I have used some BC petroglyph images from Hornby Island, in some of the Paths series and a few of the Nexus series of prints. Can you find them?

Posted by Marja-Leena on April 28, 2004 | Comments (1)

The Spell of Rock Art

A prize possession of mine is the 2003 Finno-Ugric Calendar published by the Estonian Society of Prehistoric Art and the Fenno-Ugria Foundation. The photo work was done by society member Loit Joekalda, whom I met in Tallinn in 2002.

It is full of gorgeous colour photographs of the rock art of the Finno-Ugric region as well as short bits of ancient folk tales and songs in the original languages and in English. It is an inspiration to me in my art work and because of that, I may quote some of the writings here from time to time.

Vaino Poikalainen, chair of the Estonian Society of Prehistoric Art, wrote a most beautiful introduction, which I quote here in its entirety (though it is long):


A great deal of ancient art is to be found in the present and historical territories of the Finno-Ugric peoples. Various figurines functioned of bone, wood, clay, or metal, figures painted onto rock (petrograms) or carved into it (petroglyphs), as well as cult constructions and arrangements (barrows, sacred seita-stones, labyrinths etc.) were created to animate ancient religion. Myths, traditions and rituals served the same purpose. They all reflected a vision of the world order and corresponding behavioural and communicative patterns.

Ancient art and religious practices were used to explain natural phenomena to heal the sick, to teach children and to ensure sufficient food for the community. Rock art provides perhaps the richest source of information for our present knowledge of ancient beliefs. But the very roots of our modern world views, our national identities, legislation, natural sciences, medicine, as well as many other branches of sciences, art and education were nurtured by ancient art in general and rock art in particular.

The richest sites for Finno-Ugric rock art are found in: the Tom River basin of Western Siberia (Proto-Ugrian tribes); the central and southern areas of the Ural Mountains (Proto-Ugrian and Proto-Permian tribes); the eastern coast of Lake Onega and the Vyg (Uiku) River estuary in Eastern Karelia (Proto-Finnic and Proto-Saami tribes); the islands of Lake Kanozero, the middle courses of the Ponoi River and Cape Rybachi in the Kola peninsula (Proto-Saamis); and in southern, Eastern, and Southeastern Finland (Proto-Finnic Tribes). Most of these monuments, which were created by ancient hunters, fishers and gatherers, date back to the Stone and Bronze Ages, for which no contemporary written sources are available. The oldest rock art ever discovered are the cave paintings found in the southern Urals. They are thought to be 15-17 thousand years old. The Karelian petroglyphs and the Finnish rock paintings are considered to be about 4-6 thousand years old. The Kola and Alta rock art was produced between 2.5-6 thousand years ago, while the age of the rock paintings of the middle and southern Urals as well as the Tom River petroglyphs is estimated at 3-6 thousand years.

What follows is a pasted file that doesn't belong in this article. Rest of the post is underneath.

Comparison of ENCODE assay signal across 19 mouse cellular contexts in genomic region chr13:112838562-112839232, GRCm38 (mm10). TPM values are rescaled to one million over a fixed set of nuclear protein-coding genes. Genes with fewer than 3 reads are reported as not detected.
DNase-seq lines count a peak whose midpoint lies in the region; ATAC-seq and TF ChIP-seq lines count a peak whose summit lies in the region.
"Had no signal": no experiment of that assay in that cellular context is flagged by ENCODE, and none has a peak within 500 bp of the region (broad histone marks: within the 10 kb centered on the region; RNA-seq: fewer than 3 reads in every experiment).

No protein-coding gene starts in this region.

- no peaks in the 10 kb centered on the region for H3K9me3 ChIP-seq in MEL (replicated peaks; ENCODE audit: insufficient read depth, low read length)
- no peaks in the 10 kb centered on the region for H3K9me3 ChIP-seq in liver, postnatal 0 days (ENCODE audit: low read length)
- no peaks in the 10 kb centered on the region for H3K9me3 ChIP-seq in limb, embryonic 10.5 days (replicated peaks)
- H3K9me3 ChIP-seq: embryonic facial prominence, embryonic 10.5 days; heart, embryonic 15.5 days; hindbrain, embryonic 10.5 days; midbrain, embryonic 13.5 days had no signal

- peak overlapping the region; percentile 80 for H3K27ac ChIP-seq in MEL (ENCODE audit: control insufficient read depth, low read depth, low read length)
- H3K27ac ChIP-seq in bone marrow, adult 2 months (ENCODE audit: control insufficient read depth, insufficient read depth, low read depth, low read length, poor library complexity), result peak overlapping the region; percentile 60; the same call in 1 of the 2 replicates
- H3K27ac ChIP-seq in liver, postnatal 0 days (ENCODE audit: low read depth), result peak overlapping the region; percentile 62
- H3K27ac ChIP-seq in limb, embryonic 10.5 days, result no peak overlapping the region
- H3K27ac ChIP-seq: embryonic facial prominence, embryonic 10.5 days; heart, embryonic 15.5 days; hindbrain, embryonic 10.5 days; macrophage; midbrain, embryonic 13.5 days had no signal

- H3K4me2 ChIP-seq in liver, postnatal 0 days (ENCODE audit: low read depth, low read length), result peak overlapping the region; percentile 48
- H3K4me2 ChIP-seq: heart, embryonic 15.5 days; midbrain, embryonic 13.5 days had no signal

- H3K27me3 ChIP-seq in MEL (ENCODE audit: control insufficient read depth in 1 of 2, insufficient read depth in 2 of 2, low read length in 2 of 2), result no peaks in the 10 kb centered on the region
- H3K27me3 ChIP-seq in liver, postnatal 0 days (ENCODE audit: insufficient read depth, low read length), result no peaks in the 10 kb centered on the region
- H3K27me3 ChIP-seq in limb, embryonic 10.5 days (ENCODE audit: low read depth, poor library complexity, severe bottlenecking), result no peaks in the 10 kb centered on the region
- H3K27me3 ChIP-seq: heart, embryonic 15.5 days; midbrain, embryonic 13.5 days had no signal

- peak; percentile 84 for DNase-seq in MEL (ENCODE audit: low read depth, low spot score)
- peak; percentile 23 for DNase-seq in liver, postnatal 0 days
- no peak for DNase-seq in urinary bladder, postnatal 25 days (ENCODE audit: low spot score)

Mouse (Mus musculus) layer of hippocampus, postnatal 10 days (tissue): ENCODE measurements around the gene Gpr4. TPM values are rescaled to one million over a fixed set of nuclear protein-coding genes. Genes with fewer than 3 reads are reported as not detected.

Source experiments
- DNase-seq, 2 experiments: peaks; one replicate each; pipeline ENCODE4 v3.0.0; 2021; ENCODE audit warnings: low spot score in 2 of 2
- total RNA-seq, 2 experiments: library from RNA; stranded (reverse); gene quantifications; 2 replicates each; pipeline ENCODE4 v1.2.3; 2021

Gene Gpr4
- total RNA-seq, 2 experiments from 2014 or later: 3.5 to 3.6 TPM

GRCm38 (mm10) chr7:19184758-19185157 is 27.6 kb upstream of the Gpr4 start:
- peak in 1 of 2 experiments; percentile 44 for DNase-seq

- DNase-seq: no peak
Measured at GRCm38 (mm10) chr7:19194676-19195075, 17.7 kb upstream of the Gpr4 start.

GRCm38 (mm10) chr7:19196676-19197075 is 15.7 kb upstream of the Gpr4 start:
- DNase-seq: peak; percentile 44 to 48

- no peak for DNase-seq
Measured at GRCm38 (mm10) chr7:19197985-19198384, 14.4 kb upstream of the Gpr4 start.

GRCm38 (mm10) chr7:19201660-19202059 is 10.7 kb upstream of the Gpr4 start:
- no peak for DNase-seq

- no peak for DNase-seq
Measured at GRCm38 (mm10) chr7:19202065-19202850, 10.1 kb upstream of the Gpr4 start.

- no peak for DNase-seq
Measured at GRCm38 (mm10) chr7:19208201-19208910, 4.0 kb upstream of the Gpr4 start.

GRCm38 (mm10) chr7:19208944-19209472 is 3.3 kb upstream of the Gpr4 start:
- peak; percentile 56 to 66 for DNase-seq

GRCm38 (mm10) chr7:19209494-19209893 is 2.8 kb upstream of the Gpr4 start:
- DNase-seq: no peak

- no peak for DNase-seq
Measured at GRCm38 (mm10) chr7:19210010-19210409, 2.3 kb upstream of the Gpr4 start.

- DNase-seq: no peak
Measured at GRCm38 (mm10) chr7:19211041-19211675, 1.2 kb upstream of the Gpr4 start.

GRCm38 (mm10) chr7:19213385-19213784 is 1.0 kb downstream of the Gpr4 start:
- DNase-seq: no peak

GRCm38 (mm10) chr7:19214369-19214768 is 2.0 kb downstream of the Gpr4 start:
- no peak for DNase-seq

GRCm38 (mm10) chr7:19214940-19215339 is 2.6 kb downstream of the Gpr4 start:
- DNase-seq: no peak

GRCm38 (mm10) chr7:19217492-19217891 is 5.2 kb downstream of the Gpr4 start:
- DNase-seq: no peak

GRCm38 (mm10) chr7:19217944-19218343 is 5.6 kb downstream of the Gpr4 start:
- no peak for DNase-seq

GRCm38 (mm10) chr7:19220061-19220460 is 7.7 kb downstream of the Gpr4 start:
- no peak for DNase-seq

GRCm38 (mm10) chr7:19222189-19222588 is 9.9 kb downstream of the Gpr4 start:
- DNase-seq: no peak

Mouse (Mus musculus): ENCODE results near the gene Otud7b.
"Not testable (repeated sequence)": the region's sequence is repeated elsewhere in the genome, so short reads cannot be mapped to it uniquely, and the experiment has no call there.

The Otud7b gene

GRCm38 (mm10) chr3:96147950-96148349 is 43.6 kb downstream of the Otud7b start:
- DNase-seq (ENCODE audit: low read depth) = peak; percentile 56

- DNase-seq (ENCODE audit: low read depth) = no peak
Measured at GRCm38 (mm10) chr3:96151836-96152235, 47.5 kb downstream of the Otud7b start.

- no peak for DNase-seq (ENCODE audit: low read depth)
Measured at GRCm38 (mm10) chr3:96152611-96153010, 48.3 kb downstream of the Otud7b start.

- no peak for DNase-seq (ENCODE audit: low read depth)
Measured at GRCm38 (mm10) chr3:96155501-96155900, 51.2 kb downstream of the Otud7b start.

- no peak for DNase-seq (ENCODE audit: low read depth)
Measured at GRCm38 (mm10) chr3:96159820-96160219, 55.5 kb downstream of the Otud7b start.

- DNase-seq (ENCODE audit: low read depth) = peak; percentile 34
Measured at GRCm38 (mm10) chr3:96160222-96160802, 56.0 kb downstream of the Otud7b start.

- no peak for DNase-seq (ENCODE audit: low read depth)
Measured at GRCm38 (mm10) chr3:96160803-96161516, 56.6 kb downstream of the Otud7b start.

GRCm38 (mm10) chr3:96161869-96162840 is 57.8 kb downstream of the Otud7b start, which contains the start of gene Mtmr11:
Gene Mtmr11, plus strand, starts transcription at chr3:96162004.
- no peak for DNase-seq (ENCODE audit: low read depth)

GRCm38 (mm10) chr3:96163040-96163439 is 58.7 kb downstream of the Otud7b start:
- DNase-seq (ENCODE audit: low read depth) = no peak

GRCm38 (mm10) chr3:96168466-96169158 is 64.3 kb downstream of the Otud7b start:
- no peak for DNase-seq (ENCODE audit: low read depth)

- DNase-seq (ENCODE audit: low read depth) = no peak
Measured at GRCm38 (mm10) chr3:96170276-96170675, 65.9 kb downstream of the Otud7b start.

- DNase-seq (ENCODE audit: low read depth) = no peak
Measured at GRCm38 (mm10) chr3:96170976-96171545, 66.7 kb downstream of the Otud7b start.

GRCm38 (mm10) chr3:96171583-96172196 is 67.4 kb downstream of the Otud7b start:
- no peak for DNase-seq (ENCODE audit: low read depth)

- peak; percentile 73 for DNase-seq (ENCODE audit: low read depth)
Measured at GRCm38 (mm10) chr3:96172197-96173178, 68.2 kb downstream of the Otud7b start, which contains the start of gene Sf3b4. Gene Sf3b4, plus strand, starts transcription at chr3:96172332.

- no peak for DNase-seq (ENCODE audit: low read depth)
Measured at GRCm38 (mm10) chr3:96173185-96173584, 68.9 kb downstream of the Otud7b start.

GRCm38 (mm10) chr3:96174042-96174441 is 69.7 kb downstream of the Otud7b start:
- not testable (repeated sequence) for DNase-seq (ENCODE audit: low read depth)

Although the ancient images found on rocks may at first seem primitive, they eventually cast a spell over anyone who takes the trouble to look at them more deeply. Part of the reason for this may lie in their slightly childish yet aesthetically pleasing appearance. A more significant reason, however, is hidden in their power to reveal and make sense of the universality of creation, as it was reflected in ancient belief systems and a way of life closer to nature.

The significance of rock art is further enhanced by the very locations chosen as sacred sites. These were singularly shaped natural formations, bodies of water, rocks and stones where the essential magic and rituals necessary for the tribe�s existence were carried out. The aim was to achieve a harmony between the man and the environment and to ensure the continuation of the traditional way of life. Any conflict with nature, any wasteful misuse of resources or deviation from familiar patterns might have posed a threat to the livelihood and very existence of the tribe itself.

This is a way of thinking that has almost been forgotten today. In our consumer society, prosperity and a sense of security are ensured through constant growth and an increase in consumption, which can only result in constant change. Perhaps for this reason alone, it becomes difficult for the modern person to comprehend rock art. Moreover, the ancient world view and system of beliefs were doubtless part of a considerably larger whole than the fragments that have been passed on to us in the form of rock art. And yet, we can use our rich capacity for imagination together with our sense of the time and place to penetrate this ancient world in order to bring it to life in our minds, if for no more than a brief moment. The resulting spiritual contact with our ancestors from beyond millennia will prove to be an unforgettable experience; much like the first sensations in childhood: fragmentary, perhaps not fully understood, pictures, sounds and smells out of one�'s memory, full of emotion and fascination, coming back to each person in its own way.